:bravo: Pentti, well played, particularly for pieces you have only just seen. One thing I might consider, now that I have uploaded the full version, is to just record a part of Scarborough Fair to really bring out the melody. Perhaps just bars 5 to 8 where the notes (as written) are A,A|E,E| B,C,B|A - apologies if this is obvious to everyone, it is a very popular tune! The pressure to record a full piece without mistakes sometime means we miss the opportunity to concentrate on perfecting a few bars which I think can serve a useful purpose. This is something you may want to consider too Pentti.
These lessons seem to be flying past - I think the next one starts on Tuesday!
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Re: D04 Classical guitar lesson 04

Post by Pentti Kotilainen » Thu Dec 12, 2013 11:44 pm

Thank you Gabriel and Stewart,
for your kind comments!

@Gabriel:
-Thanks for your sharp observations regarding the clear mistakes in my playing.
-Yes, I made those slurs on purpose. I should have been more accurate in reading the notes. Anyhow thanks for pointing this out.
@Stewart:
-I quite agree with you. Recording is a challenge. Thanks for your useful suggestions.

Stewart Doyle
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Re: D04 Classical guitar lesson 04

Post by Stewart Doyle » Mon Dec 16, 2013 9:37 pm

Hello, I've been too busy to spend any longer on the Paganini, but I have just tried to record Scarborough Fair a little louder (for Marko - although I would like you to reciprocate and increase the light levels for your recordings! :lol: ) I've also tried to concentrate on bringing out the melody during a short excerpt, although there's not a big difference compared to the full piece. One of the trickiest bits is the C in bar 7 followed by B, where it's hard not to play the accompanying E and then D at about the same volume.

Scarborough Fair (Full piece)
[media]https://youtu.be/TXqsNVwLtP8[/media]

Scarborough Fair (Excerpt)
[media]https://youtu.be/johFgQykonA[/media]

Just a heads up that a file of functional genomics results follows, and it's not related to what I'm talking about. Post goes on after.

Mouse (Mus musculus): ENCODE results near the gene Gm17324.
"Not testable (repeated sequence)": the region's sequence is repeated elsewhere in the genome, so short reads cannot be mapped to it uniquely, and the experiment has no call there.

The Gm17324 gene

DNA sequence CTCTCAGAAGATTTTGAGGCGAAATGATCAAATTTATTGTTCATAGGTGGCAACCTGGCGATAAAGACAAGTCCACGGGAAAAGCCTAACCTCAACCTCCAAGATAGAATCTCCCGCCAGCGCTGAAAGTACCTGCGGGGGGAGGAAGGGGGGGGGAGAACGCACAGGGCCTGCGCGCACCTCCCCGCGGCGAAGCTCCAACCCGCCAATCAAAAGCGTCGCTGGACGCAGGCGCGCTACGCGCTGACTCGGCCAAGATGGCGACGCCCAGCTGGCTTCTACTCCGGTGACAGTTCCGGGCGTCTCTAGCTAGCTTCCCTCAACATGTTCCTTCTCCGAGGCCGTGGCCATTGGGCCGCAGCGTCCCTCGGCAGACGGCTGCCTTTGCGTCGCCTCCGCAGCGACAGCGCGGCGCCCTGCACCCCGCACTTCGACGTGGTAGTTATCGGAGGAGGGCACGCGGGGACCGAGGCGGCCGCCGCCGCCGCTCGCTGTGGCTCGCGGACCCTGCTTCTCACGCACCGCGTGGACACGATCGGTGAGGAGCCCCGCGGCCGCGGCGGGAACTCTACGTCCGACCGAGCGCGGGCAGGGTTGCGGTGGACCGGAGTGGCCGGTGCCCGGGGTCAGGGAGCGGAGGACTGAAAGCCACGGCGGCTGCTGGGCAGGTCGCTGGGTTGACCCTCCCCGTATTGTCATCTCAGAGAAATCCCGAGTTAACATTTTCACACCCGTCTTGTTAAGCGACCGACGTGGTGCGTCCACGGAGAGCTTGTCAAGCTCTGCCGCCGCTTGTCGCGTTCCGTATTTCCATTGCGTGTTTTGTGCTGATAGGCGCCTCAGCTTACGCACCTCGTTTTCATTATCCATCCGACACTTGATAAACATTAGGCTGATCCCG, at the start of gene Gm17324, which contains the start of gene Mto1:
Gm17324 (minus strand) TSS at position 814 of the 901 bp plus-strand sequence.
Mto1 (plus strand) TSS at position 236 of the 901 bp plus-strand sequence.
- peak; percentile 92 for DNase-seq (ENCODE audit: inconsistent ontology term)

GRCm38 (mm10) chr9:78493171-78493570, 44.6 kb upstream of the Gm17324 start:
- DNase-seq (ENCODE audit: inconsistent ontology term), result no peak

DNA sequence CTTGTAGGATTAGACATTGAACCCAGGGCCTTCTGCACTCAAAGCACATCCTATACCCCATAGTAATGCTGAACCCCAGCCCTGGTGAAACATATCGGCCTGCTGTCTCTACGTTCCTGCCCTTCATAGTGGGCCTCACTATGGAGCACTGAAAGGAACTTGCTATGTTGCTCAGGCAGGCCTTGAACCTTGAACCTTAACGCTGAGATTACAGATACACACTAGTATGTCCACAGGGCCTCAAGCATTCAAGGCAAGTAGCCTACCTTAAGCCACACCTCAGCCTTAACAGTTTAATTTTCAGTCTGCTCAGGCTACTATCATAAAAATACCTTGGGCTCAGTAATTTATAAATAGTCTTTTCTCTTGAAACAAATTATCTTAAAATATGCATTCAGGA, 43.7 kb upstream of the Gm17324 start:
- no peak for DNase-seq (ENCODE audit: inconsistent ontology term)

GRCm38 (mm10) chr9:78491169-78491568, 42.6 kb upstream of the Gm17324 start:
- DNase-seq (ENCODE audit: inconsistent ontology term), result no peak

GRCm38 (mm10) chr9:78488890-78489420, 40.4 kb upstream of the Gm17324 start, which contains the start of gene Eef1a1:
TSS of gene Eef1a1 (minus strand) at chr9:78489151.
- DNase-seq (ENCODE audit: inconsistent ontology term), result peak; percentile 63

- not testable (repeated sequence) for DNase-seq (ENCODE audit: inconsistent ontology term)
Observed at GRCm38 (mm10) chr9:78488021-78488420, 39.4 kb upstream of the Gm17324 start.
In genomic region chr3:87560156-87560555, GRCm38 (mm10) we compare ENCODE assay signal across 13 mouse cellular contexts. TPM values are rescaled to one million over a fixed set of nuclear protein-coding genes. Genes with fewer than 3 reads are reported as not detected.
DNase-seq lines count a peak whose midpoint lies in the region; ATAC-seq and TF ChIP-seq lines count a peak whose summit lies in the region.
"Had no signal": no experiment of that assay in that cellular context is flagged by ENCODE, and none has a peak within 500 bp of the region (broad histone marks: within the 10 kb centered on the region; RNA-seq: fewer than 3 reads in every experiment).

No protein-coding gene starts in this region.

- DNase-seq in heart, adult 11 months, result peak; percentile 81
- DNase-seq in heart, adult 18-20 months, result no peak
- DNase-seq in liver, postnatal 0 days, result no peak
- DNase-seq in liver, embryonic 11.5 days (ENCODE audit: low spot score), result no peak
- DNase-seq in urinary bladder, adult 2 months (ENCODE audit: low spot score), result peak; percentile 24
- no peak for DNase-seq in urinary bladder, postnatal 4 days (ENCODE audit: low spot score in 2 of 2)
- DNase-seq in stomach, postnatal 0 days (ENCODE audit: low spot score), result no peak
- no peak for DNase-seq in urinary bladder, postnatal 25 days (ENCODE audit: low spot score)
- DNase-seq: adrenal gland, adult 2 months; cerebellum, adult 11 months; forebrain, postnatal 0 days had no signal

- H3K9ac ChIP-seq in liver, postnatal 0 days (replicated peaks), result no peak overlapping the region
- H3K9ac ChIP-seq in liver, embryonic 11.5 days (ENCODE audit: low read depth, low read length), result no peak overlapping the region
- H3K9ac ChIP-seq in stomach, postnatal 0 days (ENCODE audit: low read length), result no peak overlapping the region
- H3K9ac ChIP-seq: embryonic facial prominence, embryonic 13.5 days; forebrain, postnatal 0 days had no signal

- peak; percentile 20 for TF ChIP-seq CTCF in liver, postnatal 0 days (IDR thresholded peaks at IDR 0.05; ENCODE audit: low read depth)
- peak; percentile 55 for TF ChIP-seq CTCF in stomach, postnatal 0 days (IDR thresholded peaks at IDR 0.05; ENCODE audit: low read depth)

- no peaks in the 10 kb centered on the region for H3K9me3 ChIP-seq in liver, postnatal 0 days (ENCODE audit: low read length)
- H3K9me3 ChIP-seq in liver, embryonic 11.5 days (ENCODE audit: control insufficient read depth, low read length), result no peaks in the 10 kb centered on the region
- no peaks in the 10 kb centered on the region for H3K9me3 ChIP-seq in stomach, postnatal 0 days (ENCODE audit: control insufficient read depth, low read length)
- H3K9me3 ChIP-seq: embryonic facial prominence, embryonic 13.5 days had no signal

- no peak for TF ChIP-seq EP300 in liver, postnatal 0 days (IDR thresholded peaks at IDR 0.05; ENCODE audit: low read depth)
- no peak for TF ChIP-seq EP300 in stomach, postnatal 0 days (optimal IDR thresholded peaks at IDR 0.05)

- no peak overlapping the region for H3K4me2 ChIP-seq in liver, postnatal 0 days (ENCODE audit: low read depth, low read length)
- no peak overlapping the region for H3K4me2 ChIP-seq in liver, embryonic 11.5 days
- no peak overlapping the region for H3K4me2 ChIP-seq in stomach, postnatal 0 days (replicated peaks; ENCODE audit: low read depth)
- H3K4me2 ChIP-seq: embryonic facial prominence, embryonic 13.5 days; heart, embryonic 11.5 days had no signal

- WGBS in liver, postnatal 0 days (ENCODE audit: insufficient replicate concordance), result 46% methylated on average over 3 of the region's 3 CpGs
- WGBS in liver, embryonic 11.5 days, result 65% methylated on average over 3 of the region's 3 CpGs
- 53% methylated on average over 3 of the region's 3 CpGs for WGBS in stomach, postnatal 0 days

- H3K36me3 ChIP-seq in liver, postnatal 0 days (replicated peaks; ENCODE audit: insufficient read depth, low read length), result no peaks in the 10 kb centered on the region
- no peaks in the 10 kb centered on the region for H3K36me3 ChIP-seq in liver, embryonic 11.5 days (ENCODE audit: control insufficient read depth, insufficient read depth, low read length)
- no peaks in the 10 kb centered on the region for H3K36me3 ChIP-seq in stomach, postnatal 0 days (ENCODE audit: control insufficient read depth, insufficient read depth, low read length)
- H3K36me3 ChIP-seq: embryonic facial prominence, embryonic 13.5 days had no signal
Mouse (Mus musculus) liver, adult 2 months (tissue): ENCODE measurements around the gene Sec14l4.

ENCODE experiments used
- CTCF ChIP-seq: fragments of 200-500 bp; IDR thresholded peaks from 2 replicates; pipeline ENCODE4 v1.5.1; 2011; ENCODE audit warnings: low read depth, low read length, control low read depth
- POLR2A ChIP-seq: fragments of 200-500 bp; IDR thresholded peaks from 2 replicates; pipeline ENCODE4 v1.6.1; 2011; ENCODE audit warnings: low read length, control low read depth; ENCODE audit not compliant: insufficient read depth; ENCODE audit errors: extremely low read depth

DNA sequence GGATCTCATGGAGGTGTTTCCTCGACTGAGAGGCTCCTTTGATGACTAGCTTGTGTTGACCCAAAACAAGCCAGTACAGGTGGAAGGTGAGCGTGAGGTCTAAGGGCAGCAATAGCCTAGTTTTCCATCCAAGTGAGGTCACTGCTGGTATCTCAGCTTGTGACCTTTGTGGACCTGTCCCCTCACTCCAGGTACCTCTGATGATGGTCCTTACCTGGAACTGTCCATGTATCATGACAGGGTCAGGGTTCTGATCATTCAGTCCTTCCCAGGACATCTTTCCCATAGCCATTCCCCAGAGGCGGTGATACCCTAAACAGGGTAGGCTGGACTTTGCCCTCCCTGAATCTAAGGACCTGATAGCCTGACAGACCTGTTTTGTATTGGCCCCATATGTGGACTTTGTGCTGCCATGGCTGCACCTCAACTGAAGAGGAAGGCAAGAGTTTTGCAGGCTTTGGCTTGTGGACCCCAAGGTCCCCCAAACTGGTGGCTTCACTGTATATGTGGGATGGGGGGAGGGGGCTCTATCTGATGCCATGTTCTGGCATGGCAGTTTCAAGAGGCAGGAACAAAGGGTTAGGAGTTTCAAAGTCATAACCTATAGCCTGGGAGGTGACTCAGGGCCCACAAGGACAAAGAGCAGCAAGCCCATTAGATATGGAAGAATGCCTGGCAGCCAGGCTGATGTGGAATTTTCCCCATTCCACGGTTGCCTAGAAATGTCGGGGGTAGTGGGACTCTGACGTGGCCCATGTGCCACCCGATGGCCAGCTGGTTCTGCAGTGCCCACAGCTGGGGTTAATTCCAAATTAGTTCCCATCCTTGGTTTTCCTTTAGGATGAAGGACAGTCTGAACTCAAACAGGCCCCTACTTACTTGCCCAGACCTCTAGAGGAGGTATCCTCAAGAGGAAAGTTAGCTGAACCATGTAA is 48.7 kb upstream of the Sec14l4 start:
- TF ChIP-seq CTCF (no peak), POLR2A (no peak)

Thanks for listening and see you in the next lesson!
:bye:
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Marko Räsänen
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Re: D04 Classical guitar lesson 04

Post by Marko Räsänen » Tue Dec 17, 2013 9:04 am

You're not alone with your wish Stewart! In fact at the moment I would like to increase the light level of the whole country I live in :lol:

Your volume is now much better, and you bring the melody to the front very nicely in the full recording. The excerpt is perhaps a bit over the top in that sense, at least I prefer the way you play in the full recording. Something about the way you play the piece (perhaps the tempo you've chosen) makes me think of 'Stairway to Heaven', and that's not a bad thing :bravo:
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Goran Penic
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Re: D04 Classical guitar lesson 04

Post by Goran Penic » Thu Dec 19, 2013 7:49 am

:bravo: Stewart. Very nice. I like your performance.
Congratulations!
Guitar: Mirko Hotko 1989
Strings: D'Addario EJ46TT Pro Arte Dynacore Hard Tension
Recorder: Olympus LS-20M

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LindaWoodford
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Re: D04 Classical guitar lesson 04

Post by LindaWoodford » Fri Dec 20, 2013 8:57 pm

Hi all,

Just a short note to let you know that I haven't completely disappeared - just been very busy with other things and didn't even manage to touch my guitar for 2 full weeks :shock: :cry:

I'm going to try and record something this weekend. As is becoming usual for these lessons, I've got completely hooked on the non-required piece, which is probably not the best strategy for keeping up with the schedule :roll:

It's probably a bit late to post feedback on to Stewart and Pentti, except to say :bravo: :bravo: All the submissions were very good indeed. I think that you emphasise the melody in Scarborough Fair sufficiently in the full recording, Stewart, and the extra emphasis in the excerpt seems to make it more disjointed. The full recording is just beautiful.
@Pentti - I think this is the best I have heard you play. Well done!